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NRA wants armed officers in all schools

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(AP/ABC7) - In a speech twice interrupted by protesters with banners, National Rifle Association CEO and Executive Vice President Wayne LaPierre called for an armed police officer in every school and the formation of a national "school shield" program Friday.

LaPierre's speech, which represented the nation's largest gun-rights lobby, is calling for armed police officers to be posted in every American school to stop the next killer "waiting in the wings." But that worries some parents.

"The only thing that stops a bad guy with a gun is a good guy with a gun," said LaPierre during the press conference.

The NRA broke its silence on last week's shooting rampage at a Connecticut elementary school that left 26 children and staff dead.

He blamed video games, movies and music videos for exposing children to a violent culture day in and day out.

"In a race to the bottom, many conglomerates compete with one another to shock, violate, and offend every standard of civilized society, by bringing an even more toxic mix of reckless behavior and criminal cruelty right into our homes," LaPierre said.

He refused to take any questions after speaking. Still, though security was tight, two protesters were able to interrupt LaPierre's speech, holding up signs that blamed the NRA for killing children. Both were escorted out, shouting that guns in schools are not the answer.

“I have faith in society that they were better than that,” says Jack Anthony, a gun control advocate. “I know we’re better than that.”

More than a dozen security officers checked media credentials at various checkpoints and patrolled the hotel ballroom.

In a statement released this past Tuesday, the NRA said it was "shocked and saddened" by the Newtown, Conn. shooting at Sandy Hook Elementary School. The organization said it was prepared to make "meaningful contributions" to make sure things like it never happened again.

LaPierre announced that former Rep. Asa Hutchison, R-Ark., will lead an NRA program that will develop a model security plan for schools that relies on armed volunteers.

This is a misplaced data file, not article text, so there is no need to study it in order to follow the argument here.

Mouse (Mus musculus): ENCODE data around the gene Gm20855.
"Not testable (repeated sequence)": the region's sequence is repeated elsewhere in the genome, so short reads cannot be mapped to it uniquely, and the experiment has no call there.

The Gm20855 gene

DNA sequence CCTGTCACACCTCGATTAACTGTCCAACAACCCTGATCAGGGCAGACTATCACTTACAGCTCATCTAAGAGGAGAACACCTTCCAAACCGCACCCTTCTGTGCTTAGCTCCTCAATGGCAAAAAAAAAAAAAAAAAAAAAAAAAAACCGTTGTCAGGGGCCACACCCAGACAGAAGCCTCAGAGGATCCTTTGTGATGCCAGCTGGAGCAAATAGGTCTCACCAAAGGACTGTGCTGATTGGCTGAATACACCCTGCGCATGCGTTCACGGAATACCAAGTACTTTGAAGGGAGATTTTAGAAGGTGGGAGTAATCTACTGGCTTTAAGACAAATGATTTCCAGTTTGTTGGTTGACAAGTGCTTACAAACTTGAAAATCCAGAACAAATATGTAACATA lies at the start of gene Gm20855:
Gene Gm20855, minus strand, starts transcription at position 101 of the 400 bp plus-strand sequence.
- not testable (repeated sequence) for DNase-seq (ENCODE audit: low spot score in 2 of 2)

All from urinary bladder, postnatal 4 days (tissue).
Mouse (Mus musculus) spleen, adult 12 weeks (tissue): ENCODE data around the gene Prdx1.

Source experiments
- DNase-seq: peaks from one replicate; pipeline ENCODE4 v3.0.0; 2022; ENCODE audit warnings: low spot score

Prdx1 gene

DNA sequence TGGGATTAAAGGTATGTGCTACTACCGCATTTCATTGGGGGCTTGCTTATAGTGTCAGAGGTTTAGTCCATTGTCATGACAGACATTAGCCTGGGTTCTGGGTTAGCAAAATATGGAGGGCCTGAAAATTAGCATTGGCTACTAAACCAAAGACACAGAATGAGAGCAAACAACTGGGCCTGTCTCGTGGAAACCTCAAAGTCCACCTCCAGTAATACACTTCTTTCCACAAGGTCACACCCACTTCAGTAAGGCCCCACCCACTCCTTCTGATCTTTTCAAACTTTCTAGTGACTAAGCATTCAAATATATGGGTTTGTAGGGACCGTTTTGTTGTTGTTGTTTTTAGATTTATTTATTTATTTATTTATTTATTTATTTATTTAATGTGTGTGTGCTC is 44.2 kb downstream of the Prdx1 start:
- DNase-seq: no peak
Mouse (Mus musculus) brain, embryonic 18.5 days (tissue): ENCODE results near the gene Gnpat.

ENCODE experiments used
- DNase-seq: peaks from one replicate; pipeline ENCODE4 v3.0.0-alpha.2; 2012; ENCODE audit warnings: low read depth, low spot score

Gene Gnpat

The 4.3 million-member NRA largely disappeared from public debate after the shootings in Newtown, Conn., choosing atypical silence as a strategy as the nation sought answers after the rampage. The NRA temporarily took down its Facebook page and kept quiet on Twitter.

Since the slayings, President Barack Obama has demanded "real action, right now" against U.S. gun violence and called on the NRA to join the effort. Moving quickly after several congressional gun-rights supporters said they would consider new legislation to control firearms, the president said this week he wants proposals to reduce gun violence that he can take to Congress by January.

Obama has already asked Congress to reinstate an assault weapons ban that expired in 2004 and pass legislation that would stop people from purchasing firearms from private sellers without a background check. Obama also has indicated he wants Congress to pursue the possibility of limiting high-capacity magazines.

Armed school guards idea frightens some parents

Instead of comforting them, the call for armed guards in all U.S. schools within the next two weeks frightens some parents.

“It won’t be a school anymore. It’s like a prison, so you don’t want that,” says Anupama Kothari, a parent.

“We definitely need more protection in our schools. I understand what he’s saying, but it doesn’t mean we need armed guards at our schools," says Tighe Barry, a gun control advocate.

Many schools in the area, especially high schools, already have police officers on site during the school day. Angel Frye thinks the NRA’s suggestion could provide added protection.

“I agree, as long as it’s a law enforcement officer or something like that,” she says.

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